The families of the victims who lost their lives in the Mecca Masjid bomb blast in 2007 are planning to move the Hyderabad High Court to challenge the decision taken by a National Investigation Agency (NIA) court to acquit all accused in the case.
Nine people offering Friday prayers at the Mecca Masjid were killed and 58 others were injured in the bomb blast on May 18, 2007.
The NIA court held that none of the charges framed against the accused, including Aseemanand, had been proved.
Right-wing Hindu activists Nabakumar Sarkar, alias Aseemanand; Devender Gupta, Lokesh Sharma, Bharat Mohanlal Rateshwar, alias Bharat Bhai, and Rajender Chowdhary, against whom the charges were framed, were all acquitted.
Speaking to TNM, Civil Liberties Monitoring Committee general secretary Lateef Khan said, "The families are not happy with the judgement and said that they will be willing to file an appeal as they are getting support from the public. We are just waiting for a copy of the judgement."
This comes even as reports suggest that the NIA is yet to decide if it wants to challenge the acquittal.
"The NIA should appeal the case as there is public pressure and if it doesn't, more questions will be raised. The Telangana government also has to respond as the state is not absolved of responsibility after the judgement. They will also have to answer the people in the 2019 elections," Lateef said.
Within hours of the verdict, special NIA court judge K Ravinder Reddy tendered his resignation, surprising legal and political circles. His letter was sent to the Chief Justice of the Hyderabad High Court.
There was no information if his decision was linked to the verdict or some other issue, but it was rejected by the CJ, as norms dictate that at least a 3-month notice must be given if the judge wants to avail voluntary retirement and seek pension.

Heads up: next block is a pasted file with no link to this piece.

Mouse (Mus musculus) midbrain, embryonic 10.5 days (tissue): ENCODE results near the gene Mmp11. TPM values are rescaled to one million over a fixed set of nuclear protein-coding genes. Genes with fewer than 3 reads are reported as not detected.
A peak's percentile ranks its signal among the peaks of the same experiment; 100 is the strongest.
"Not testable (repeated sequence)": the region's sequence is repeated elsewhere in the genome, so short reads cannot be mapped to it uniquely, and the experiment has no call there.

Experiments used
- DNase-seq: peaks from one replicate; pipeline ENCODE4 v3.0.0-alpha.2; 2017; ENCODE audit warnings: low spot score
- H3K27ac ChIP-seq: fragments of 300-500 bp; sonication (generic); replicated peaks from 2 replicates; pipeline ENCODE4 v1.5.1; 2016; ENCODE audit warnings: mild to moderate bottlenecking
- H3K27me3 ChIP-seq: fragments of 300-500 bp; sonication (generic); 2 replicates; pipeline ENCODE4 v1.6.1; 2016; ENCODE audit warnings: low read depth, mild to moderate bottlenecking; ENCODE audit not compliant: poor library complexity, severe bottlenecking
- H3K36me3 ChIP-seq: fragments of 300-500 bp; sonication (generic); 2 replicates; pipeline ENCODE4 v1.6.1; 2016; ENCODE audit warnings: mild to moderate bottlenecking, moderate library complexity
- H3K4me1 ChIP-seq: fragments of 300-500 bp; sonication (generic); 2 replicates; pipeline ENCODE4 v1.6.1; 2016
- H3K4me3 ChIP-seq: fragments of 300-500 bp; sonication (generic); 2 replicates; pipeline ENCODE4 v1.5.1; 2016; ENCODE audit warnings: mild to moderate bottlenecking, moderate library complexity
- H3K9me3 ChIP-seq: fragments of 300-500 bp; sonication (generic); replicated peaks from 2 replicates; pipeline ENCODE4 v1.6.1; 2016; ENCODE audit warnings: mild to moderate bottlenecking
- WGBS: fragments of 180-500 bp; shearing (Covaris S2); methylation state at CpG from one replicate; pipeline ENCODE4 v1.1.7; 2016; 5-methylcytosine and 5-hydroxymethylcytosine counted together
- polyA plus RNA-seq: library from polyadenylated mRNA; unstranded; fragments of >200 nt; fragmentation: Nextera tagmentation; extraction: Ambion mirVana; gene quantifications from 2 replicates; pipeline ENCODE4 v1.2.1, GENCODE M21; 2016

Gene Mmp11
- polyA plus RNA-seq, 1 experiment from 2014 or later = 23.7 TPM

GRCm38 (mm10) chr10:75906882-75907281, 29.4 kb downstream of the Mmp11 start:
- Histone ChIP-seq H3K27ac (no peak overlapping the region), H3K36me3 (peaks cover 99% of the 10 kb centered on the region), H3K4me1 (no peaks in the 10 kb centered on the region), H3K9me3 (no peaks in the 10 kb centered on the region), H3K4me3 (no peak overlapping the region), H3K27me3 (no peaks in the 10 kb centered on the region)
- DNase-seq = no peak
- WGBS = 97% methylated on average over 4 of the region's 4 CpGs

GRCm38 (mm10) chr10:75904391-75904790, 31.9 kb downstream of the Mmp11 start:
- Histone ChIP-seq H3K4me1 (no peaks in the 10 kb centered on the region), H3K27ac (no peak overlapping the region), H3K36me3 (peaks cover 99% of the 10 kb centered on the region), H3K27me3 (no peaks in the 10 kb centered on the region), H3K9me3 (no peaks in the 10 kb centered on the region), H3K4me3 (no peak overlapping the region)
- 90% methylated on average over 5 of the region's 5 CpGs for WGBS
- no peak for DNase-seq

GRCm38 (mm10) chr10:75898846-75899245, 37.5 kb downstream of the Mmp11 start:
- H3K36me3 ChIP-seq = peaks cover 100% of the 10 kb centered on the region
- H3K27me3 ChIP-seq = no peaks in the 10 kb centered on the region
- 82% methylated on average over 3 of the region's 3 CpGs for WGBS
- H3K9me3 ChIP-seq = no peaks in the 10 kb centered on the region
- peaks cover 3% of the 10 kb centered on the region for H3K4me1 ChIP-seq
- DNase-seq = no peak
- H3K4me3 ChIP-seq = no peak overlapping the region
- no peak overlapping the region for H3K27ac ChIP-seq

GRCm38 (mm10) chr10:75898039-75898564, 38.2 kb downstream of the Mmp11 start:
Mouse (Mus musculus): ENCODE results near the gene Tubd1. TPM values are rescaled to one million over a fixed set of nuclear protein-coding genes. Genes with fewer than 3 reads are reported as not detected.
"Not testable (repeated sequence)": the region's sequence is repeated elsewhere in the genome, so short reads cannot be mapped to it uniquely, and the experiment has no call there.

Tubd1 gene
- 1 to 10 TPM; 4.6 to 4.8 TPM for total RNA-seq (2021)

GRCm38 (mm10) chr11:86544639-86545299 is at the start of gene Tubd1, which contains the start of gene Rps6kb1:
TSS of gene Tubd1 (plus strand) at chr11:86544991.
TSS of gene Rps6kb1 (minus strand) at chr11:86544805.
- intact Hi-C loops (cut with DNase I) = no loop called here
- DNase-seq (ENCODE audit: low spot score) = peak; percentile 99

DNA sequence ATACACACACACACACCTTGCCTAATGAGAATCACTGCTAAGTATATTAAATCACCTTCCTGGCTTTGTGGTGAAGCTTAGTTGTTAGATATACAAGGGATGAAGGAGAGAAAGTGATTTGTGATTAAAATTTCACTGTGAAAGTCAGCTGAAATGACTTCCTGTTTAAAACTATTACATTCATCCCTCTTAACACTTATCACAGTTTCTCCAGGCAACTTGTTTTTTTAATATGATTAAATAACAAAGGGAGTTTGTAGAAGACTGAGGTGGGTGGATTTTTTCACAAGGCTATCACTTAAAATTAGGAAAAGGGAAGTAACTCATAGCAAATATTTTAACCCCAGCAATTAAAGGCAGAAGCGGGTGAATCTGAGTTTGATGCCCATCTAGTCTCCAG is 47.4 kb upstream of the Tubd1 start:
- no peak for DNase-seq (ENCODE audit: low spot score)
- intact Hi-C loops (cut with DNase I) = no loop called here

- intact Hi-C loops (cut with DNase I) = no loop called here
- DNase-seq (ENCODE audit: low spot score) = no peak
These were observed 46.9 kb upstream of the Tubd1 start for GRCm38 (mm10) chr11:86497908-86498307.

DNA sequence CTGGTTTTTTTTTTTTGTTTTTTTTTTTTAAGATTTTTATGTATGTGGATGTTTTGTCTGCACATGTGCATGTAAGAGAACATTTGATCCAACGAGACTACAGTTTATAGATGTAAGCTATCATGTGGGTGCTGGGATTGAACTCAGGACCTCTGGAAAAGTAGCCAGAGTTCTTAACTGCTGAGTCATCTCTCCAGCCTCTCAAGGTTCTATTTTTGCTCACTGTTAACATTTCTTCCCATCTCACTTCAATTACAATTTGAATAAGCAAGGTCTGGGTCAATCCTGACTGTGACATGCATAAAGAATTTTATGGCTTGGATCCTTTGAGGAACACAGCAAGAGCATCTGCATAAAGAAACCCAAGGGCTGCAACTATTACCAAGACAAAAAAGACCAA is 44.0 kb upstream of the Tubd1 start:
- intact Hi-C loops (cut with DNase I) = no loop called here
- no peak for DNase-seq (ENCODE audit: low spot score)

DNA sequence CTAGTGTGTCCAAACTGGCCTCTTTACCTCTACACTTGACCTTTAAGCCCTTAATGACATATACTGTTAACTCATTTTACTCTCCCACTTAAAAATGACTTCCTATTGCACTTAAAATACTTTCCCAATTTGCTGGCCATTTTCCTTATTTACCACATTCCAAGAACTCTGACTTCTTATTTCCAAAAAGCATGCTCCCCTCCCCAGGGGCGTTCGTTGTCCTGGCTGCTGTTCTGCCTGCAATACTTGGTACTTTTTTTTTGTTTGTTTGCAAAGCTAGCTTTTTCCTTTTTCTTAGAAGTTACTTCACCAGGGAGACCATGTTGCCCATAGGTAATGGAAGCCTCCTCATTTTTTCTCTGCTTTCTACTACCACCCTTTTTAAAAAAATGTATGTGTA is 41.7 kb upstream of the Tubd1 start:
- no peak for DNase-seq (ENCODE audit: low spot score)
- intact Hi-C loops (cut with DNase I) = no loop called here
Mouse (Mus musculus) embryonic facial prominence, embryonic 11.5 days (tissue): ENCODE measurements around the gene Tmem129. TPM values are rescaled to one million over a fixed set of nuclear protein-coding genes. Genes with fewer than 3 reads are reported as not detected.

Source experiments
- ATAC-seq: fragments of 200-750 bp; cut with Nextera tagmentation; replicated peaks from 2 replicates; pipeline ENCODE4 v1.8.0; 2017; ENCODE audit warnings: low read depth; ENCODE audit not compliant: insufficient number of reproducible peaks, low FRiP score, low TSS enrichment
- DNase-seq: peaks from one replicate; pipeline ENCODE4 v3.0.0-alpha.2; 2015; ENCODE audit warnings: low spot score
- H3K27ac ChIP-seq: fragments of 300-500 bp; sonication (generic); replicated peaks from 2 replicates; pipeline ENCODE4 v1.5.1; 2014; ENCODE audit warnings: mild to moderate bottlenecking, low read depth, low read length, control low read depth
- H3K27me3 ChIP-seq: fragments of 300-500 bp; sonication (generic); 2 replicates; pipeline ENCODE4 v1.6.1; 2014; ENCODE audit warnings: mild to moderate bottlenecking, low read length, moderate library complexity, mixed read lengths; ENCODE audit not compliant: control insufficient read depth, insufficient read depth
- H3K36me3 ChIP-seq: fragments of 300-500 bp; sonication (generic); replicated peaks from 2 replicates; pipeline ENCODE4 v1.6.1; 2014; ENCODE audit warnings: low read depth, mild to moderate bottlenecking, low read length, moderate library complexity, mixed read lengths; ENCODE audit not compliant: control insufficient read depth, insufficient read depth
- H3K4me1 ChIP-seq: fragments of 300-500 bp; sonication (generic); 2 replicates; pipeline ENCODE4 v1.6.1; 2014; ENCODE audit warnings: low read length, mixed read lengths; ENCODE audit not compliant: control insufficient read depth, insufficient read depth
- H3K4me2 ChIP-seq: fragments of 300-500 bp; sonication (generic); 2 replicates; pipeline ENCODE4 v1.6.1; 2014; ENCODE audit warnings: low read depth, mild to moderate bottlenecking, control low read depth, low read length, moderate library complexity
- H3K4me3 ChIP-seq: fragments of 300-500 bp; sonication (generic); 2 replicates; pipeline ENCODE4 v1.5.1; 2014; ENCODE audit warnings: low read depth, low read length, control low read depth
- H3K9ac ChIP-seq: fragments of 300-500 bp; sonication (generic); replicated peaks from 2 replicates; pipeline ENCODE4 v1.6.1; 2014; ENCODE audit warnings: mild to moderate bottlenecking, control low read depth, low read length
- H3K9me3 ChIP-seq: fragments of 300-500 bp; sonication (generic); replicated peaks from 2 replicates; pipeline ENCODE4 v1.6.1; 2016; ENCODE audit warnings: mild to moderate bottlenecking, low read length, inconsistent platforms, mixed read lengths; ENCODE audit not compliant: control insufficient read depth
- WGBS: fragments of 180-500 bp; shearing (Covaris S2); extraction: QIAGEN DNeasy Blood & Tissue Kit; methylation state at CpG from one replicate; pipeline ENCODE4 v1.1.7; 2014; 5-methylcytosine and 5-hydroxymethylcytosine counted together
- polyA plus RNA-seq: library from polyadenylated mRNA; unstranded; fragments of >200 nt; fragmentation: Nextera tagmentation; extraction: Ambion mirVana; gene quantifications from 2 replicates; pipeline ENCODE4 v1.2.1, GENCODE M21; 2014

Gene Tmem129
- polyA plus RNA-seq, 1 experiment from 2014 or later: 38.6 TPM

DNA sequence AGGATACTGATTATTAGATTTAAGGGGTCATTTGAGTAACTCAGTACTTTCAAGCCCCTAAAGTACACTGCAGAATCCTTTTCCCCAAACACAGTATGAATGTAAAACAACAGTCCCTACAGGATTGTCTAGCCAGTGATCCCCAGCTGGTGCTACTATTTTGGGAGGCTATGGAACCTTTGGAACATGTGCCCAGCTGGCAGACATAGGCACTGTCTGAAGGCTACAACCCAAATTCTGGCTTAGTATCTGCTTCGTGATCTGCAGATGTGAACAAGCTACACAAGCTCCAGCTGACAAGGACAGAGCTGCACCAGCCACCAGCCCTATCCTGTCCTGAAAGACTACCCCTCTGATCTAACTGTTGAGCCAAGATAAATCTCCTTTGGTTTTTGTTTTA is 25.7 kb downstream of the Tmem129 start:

According to reports, Reddy would turn 58 in June this year and would become eligible to retire with full benefits, unless granted an extension.
"The decision by the judge has already made the case quite controversial. Authorities must work on quelling the fears of the people," Lateef said, adding that the full judgement should be made available within the next one week.
Not only were people killed and injured in the powerful explosion that rocked the 17th-century mosque near the iconic Charminar, but five more people were killed in the subsequent police firing on the crowd outside the mosque a day later.
There were a total of 10 people accused in the case and five of them were chargesheeted by the NIA. One, Sunil Joshi, an RSS pracharak, was murdered during the course of investigation. Three accused, Sandeep V Dange and Ramchandra Kalsangra, both RSS activists, and Amit Chowhan, are absconding while Tejram Parmar is on bail.
A total of three chargesheets were filed by the Central Bureau of Investigation (CBI) and the NIA in the sensational case. Over 200 witnesses were examined and 400 documents were submitted to the court.
The city police, which initially took up investigations, blamed Bangaldeshi terror outfit Harkatul Jihad Islami and rounded up about 100 Muslim youth from across the city. Many of the youth jailed then have alleged torture in the hands of the police. All those arrested and jailed were acquitted in 2008 and the subsequent investigations by the CBI in 2010 revealed that the blast was the handiwork of the Hindu right-wing group Abhinav Bharat. The case was handed over to NIA on April 4, 2011.